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Common cybersecurity mistakes employees make on work computers

03/18/2019

Common cybersecurity mistakes employees make on work computers

Common cybersecurity mistakes employees make on work computers

Over the past decade, computing technologies have become an essential part of professional working environments, leading some hiring managers to prioritize basic computer skills in┬átheir job postings. And while computers can provide a variety of benefits for employers and employees alike – such as increased productivity, enhanced collaboration, and real-time communication capabilities – they also come with a unique set of inherent risks.

A recent study from the Identity Theft Resource Center found that a total of 932 high-profile data breaches occurred during the first 10 months of 2018 alone, exposing approximately 47,231,256 sensitive records. The ITRC also found that 46.4 percent of these breaches were reported by entities in the business sector, including retail services, payment processors, utility companies and even nonprofit organizations.

While the causes of data breaches tend to vary between industries, there is some overlap in that many employees lack general cybersecurity awareness. In fact, a state of the industry report produced by Shred-it, an information security company, discovered that employee negligence is the leading cause of data breaches in the U.S., with 47 percent of C-Suite executives and small-business owners admitting that human error or accidental loss had led to a data breach at their organizations. So what are the common cybersecurity mistakes that employees make?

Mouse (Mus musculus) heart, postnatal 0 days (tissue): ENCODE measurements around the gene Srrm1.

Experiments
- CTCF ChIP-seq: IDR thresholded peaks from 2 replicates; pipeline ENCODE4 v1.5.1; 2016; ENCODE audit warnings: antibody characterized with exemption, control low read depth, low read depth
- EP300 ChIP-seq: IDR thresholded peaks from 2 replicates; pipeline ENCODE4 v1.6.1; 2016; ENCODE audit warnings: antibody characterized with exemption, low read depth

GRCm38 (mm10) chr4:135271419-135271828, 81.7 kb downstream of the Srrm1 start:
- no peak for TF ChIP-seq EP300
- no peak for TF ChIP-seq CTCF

Computer keyboard with an infected enter key. Employees who are aware of cybersecurity risks are less likely to fall prey to malware and ransomware attacks

4 common cybersecurity mistakes
In late-February, The Business Journals published an article discussing the importance of comprehensive security awareness, identifying five common mistakes that can leave businesses vulnerable to cybercrime, including things like:

With large-scale data theft on the rise, it’s never been more important to find job applicants who have (at least some) familiarity with cybersecurity. While in-house training programs can be effective for spreading awareness, it’s better to hire employees that already possess a baseline understanding of how cybercriminals operate. Luckily, most millennial job seekers have grown up alongside the internet, reducing the likelihood that they will make these common mistakes while using their work computer.

In case you’d like to make sure your hires will be ready to tackle their computer-related problems, try our pre-employment computer skills test.